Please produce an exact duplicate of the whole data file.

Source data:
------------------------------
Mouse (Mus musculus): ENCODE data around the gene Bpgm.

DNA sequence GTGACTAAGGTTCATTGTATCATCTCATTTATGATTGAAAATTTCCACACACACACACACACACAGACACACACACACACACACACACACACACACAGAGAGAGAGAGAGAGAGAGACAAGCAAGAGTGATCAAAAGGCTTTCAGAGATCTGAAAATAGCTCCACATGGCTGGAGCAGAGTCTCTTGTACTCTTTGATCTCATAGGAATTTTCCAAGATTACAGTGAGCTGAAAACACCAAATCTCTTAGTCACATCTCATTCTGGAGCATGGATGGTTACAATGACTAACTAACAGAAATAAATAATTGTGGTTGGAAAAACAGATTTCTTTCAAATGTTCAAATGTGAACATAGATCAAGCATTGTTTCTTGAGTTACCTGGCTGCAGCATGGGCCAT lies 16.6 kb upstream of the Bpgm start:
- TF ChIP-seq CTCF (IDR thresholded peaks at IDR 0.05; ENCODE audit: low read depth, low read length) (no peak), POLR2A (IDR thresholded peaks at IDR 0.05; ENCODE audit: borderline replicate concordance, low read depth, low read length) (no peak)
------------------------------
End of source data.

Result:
Mouse (Mus musculus): ENCODE data around the gene Bpgm.

DNA sequence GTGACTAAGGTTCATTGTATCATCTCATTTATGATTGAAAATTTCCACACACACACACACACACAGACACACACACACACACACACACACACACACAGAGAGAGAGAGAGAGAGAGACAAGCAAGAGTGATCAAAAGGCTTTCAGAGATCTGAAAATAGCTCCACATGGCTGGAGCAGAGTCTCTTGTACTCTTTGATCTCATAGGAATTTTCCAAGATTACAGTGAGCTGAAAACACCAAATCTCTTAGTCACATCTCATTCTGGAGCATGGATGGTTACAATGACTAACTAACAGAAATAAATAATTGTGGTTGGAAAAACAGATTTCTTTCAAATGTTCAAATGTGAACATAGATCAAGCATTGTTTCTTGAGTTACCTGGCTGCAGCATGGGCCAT lies 16.6 kb upstream of the Bpgm start:
- TF ChIP-seq CTCF (IDR thresholded peaks at IDR 0.05; ENCODE audit: low read depth, low read length) (no peak), POLR2A (IDR thresholded peaks at IDR 0.05; ENCODE audit: borderline replicate concordance, low read depth, low read length) (no peak)